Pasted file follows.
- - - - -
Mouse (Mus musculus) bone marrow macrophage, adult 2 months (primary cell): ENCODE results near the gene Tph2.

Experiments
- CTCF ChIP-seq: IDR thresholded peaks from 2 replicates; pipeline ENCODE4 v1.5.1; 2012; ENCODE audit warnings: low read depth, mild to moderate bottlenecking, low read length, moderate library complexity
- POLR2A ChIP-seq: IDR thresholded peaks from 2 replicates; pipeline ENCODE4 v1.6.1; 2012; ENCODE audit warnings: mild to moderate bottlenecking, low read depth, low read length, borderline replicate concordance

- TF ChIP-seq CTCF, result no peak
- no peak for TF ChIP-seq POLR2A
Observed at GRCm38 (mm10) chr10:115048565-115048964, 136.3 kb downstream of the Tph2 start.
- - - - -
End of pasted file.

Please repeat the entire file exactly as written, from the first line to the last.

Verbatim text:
Mouse (Mus musculus) bone marrow macrophage, adult 2 months (primary cell): ENCODE results near the gene Tph2.

Experiments
- CTCF ChIP-seq: IDR thresholded peaks from 2 replicates; pipeline ENCODE4 v1.5.1; 2012; ENCODE audit warnings: low read depth, mild to moderate bottlenecking, low read length, moderate library complexity
- POLR2A ChIP-seq: IDR thresholded peaks from 2 replicates; pipeline ENCODE4 v1.6.1; 2012; ENCODE audit warnings: mild to moderate bottlenecking, low read depth, low read length, borderline replicate concordance

- TF ChIP-seq CTCF, result no peak
- no peak for TF ChIP-seq POLR2A
Observed at GRCm38 (mm10) chr10:115048565-115048964, 136.3 kb downstream of the Tph2 start.